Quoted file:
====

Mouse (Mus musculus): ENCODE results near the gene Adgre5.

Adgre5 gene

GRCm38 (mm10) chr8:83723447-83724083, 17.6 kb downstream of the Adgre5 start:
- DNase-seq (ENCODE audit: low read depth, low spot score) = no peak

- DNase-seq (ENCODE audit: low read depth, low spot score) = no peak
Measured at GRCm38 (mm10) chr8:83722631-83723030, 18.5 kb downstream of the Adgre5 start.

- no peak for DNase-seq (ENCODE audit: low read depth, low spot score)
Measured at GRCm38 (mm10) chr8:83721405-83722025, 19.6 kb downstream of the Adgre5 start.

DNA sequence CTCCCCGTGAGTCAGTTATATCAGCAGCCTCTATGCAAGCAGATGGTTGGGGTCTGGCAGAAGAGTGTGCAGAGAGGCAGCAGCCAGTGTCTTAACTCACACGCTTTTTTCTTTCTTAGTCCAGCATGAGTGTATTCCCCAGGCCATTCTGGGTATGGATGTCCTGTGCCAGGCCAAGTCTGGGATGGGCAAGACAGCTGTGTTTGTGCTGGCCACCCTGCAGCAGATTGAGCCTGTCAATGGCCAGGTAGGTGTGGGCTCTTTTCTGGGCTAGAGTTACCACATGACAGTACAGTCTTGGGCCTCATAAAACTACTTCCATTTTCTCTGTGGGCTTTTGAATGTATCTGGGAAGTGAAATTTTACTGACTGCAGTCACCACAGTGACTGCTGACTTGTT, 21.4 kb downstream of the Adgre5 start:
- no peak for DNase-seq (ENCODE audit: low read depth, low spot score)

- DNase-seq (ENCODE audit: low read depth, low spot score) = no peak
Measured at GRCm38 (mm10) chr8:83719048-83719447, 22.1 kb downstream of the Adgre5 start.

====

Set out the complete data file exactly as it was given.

Mouse (Mus musculus): ENCODE results near the gene Adgre5.

Adgre5 gene

GRCm38 (mm10) chr8:83723447-83724083, 17.6 kb downstream of the Adgre5 start:
- DNase-seq (ENCODE audit: low read depth, low spot score) = no peak

- DNase-seq (ENCODE audit: low read depth, low spot score) = no peak
Measured at GRCm38 (mm10) chr8:83722631-83723030, 18.5 kb downstream of the Adgre5 start.

- no peak for DNase-seq (ENCODE audit: low read depth, low spot score)
Measured at GRCm38 (mm10) chr8:83721405-83722025, 19.6 kb downstream of the Adgre5 start.

DNA sequence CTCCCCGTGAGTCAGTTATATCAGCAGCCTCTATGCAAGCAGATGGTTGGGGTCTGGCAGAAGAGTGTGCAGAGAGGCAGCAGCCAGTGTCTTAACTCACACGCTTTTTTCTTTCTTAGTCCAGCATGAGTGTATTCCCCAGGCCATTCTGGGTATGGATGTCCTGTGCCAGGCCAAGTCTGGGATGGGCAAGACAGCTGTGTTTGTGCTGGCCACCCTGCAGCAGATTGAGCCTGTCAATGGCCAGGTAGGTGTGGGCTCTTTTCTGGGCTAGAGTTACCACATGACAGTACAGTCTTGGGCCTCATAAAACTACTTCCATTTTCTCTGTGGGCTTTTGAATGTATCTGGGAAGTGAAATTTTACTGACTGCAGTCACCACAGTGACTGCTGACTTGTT, 21.4 kb downstream of the Adgre5 start:
- no peak for DNase-seq (ENCODE audit: low read depth, low spot score)

- DNase-seq (ENCODE audit: low read depth, low spot score) = no peak
Measured at GRCm38 (mm10) chr8:83719048-83719447, 22.1 kb downstream of the Adgre5 start.